Practice Brief 75 -- Topics: Implementation Instruction

Using the crosscutting concepts to reflect on and refine your teaching

  • Email Feedback
  • -BACKGROUND

Why It Matters To You
  • Teachers should engage as scientists in their classrooms by conducting action research and reflecting using crosscutting concepts.
  • District Staff & PD Providers should give teachers time and space to identify their own opportunities and problems of practice to focus on during professional learning (for example, PLCs and workshops).
  • School Leaders should provide time in teachers’ schedules to engage in authentic reflection and action research in service of improved practice.

What is the Issue?

A Framework for K-12 Science Education poses the idea that students are best positioned to figure out phenomena and solve problems by engaging in science and engineering practices and using the crosscutting concepts as thinking lenses. The crosscutting concepts are a broad set of useful themes that can be applied to any field, including education. By using the crosscutting concepts to approach their own problems and opportunities of practice, teachers can engage in deeper reflection and metacognition—and strengthen their ability to help students use the crosscutting concepts to explain phenomena and design solutions.

Authors:

JEANNE NORRIS AND SARAH SCHONDELMEYER | JUNE 2021


Reflection Questions

  • In your teaching, when was the last time when you weren’t sure where to go next, or when something wasn’t going as planned? What successes can you analyze to see how they might be replicated? Use the recommended process to formally explore your practice.
  • How might your students, school, or district use the crosscutting concepts in ways beyond scientific thinking?

Things to Consider

Ambitious Science Teaching outlines cycles of Plan, Do, Study, Act (PDSA) for teachers to improve their practice. PDSA are short cycles of action-research that allow for quick adjustment based on data analysis and reflection. The steps of PDSA encourage teachers to be “scientists” and engineers of their own classrooms. They ask questions and make observations, suggest a change to implement based on interpreting the situation, implement the change, collect and analyze data, reflect, then act on what was learned.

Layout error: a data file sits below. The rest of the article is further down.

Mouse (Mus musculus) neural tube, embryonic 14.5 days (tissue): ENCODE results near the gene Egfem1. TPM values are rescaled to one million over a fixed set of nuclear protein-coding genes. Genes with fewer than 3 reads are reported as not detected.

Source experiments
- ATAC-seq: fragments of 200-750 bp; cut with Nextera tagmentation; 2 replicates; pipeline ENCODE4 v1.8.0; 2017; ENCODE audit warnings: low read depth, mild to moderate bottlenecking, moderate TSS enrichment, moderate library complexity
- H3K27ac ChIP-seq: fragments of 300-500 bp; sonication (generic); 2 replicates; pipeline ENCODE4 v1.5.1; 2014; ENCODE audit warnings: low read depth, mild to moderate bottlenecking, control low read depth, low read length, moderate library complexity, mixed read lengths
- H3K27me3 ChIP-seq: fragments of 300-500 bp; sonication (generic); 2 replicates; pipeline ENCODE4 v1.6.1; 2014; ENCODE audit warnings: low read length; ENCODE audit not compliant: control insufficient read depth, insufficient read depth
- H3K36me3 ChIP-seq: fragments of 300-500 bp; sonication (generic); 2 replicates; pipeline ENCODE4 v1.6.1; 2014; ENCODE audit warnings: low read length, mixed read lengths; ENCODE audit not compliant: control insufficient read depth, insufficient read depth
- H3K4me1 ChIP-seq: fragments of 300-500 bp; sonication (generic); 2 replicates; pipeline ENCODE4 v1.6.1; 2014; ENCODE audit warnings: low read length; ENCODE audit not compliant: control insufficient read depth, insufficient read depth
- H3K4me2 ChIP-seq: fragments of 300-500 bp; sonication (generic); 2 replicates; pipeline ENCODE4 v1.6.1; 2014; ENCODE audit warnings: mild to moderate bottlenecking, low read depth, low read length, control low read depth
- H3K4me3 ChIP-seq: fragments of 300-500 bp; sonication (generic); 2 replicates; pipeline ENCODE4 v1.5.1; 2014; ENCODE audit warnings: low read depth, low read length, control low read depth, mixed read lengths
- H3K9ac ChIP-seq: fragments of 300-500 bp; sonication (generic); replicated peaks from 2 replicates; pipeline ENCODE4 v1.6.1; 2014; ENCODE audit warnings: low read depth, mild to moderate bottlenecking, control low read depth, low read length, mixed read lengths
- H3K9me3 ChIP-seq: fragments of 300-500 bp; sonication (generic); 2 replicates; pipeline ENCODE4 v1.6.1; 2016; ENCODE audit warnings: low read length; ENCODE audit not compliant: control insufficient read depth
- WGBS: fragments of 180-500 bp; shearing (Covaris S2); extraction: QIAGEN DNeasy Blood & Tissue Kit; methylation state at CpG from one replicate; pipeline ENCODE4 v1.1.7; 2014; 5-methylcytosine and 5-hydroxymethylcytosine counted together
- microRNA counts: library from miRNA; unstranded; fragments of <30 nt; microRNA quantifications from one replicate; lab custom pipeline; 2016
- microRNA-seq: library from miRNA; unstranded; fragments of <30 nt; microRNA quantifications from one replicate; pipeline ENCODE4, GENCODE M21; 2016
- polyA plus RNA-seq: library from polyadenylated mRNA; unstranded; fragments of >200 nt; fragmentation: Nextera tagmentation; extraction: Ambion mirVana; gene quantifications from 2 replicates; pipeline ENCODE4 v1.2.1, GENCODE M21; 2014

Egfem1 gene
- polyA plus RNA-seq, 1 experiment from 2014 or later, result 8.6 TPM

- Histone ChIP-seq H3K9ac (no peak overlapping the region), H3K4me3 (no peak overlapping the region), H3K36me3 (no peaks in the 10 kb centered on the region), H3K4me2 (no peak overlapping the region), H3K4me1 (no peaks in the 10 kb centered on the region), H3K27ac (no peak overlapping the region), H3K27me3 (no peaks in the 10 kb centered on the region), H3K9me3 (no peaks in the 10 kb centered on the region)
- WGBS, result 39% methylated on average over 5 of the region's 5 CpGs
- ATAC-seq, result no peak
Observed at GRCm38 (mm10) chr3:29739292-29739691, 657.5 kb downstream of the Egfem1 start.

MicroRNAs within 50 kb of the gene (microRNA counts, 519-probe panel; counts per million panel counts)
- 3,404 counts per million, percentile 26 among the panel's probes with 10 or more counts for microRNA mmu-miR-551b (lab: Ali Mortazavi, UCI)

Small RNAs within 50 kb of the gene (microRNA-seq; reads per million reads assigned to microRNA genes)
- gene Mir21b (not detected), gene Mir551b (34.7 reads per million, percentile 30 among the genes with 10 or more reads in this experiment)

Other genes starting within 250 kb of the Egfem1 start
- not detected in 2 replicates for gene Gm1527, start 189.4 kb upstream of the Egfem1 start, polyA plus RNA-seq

The crosscutting concepts are a set of common lenses that students use across science content to make sense of the world. Similarly, the crosscutting concepts can serve as a form of structured reflection lenses to help teachers better understand classroom phenomena.

Attending to Equity

Recommended Actions You Can Take



ALSO SEE STEM TEACHING TOOLS


  • Email Feedback
  • -BACKGROUND



STEM Teaching Tools content copyright 2014-19 UW Institute for Science + Math Education. All rights reserved.
This site is primarily funded by the National Science Foundation (NSF) through the Research + Practice Collaboratory (Award #1238253). Opinions expressed are not those of any funding agency.

Work is licensed under a Creative Commons Attribution-ShareAlike 4.0 Unported License. Others may adapt with attribution. Funded by the National Science Foundation (NSF). Opinions expressed are not those of any funding agency.